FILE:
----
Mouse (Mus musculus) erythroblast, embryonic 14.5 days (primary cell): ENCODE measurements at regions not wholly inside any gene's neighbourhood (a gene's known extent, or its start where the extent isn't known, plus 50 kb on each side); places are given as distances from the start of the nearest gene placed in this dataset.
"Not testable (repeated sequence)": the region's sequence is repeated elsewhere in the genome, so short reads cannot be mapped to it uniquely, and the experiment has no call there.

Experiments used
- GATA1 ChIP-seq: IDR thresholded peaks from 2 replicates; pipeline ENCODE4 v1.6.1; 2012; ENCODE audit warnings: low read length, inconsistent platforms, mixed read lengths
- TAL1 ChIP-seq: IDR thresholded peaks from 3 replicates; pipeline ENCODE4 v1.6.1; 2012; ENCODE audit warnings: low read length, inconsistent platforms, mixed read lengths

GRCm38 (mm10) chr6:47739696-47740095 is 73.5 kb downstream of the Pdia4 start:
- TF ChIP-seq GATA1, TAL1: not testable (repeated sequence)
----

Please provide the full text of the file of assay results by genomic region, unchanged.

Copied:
Mouse (Mus musculus) erythroblast, embryonic 14.5 days (primary cell): ENCODE measurements at regions not wholly inside any gene's neighbourhood (a gene's known extent, or its start where the extent isn't known, plus 50 kb on each side); places are given as distances from the start of the nearest gene placed in this dataset.
"Not testable (repeated sequence)": the region's sequence is repeated elsewhere in the genome, so short reads cannot be mapped to it uniquely, and the experiment has no call there.

Experiments used
- GATA1 ChIP-seq: IDR thresholded peaks from 2 replicates; pipeline ENCODE4 v1.6.1; 2012; ENCODE audit warnings: low read length, inconsistent platforms, mixed read lengths
- TAL1 ChIP-seq: IDR thresholded peaks from 3 replicates; pipeline ENCODE4 v1.6.1; 2012; ENCODE audit warnings: low read length, inconsistent platforms, mixed read lengths

GRCm38 (mm10) chr6:47739696-47740095 is 73.5 kb downstream of the Pdia4 start:
- TF ChIP-seq GATA1, TAL1: not testable (repeated sequence)